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Remember when Ryan Mountcastle couldn’t take walks?

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A big part of the rookie’s late-season offensive revival has been patience at the plate.

Baltimore Orioles v Toronto Blue Jays
Ryan Mountcastle takes a free ride.
Photo by Vaughn Ridley/Getty Images

It was the fourth inning of the Rays-Orioles matchup last Saturday, and Ryan Mountcastle was facing the right-hander Michael Wacha, one of the league’s better control pitchers, with a 4.5% walk rate last season ranking in the top seven percent of MLB pitchers. Mountcastle quickly went down 0-2, swinging through a curveball and a changeup, then laid off two balls, including a 96-mph fastball that missed upstairs. The rookie then fouled off three pitches in a row, took a second curveball in the dirt for ball three, fouled off 95 inside, fouled off an 88-mph changeup, then took a cutter low-and-away, the first cutter Wacha had thrown him, for ball four. All in all: 11 pitches thrown, Wacha’s entire arsenal on display, and Mountcastle had earned himself a free pass.

The Orioles ended up wasting this impressive effort, but the numbers don’t lie: Ryan Mountcastle has been the Orioles’ best hitter since the All-Star Break, thanks to a major mid-to-late-season offensive burst. Over the past 28 days, Mountcastle has a .310 average and he’s OPS’ing 1.060 with eight home runs and 16 RBIs, and his month of July was arguably even better. What’s fueling that offensive improvement? Well, part of it is that the rookie is getting choosier with his pitches.

There have never been any doubts as to who Mountcastle is as a hitter: a dude with plenty of thump and not the greatest plate discipline. For all his offensive chops, Mountcastle has never walked much. Even in 2019, the season he won International League MVP honors with Triple-A Norfolk, his 4.3% walk rate was the fifth lowest of any upper minors player with at least 500 plate appearances. In 2020 as a rookie with Baltimore, Mountcastle walked 11 times in 140 plate appearances—an improved 7.8% rate, but still just at-or-below average for major league hitters, and one people weren’t sure if he could sustain over a season.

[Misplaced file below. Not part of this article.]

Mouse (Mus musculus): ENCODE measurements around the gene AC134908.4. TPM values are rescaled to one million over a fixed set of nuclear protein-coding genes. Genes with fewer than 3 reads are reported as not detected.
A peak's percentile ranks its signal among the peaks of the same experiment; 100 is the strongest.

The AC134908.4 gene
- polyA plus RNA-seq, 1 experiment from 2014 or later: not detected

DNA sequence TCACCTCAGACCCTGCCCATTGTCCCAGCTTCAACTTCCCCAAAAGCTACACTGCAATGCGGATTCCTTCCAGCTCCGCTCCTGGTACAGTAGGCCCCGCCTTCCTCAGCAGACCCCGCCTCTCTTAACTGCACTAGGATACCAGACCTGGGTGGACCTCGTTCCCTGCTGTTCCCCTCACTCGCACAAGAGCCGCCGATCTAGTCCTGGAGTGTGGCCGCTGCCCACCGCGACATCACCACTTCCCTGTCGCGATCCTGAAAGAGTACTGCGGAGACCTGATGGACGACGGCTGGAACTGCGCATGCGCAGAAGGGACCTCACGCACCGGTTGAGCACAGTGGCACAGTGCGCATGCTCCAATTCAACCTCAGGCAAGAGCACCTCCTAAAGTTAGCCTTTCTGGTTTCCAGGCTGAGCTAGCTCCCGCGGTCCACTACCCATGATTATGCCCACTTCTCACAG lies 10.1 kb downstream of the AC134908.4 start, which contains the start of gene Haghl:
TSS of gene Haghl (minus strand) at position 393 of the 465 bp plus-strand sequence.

Mountcastle started off the 2021 season ice cold at the plate. He hit below .200 in April with a team-leading 40.9% strikeout rate. He walked just seven times in his first 188 plate appearances, a lowly 3.7%. He chased offspeed pitches outside the zone at a shocking 60%.

But my, how our rookie has come along since then. Since June, Mountcastle has racked up walks at a career-best 8.7% rate, never falling below 7.3% in any subsequent month. In June, he walked seven times over a five-game stretch, something he never did once in the minors. These walk rates aren’t exactly threatening Joey Gallo’s league-leading 23.2%, but all the same, this is a huge improvement for the free-swinging slugger.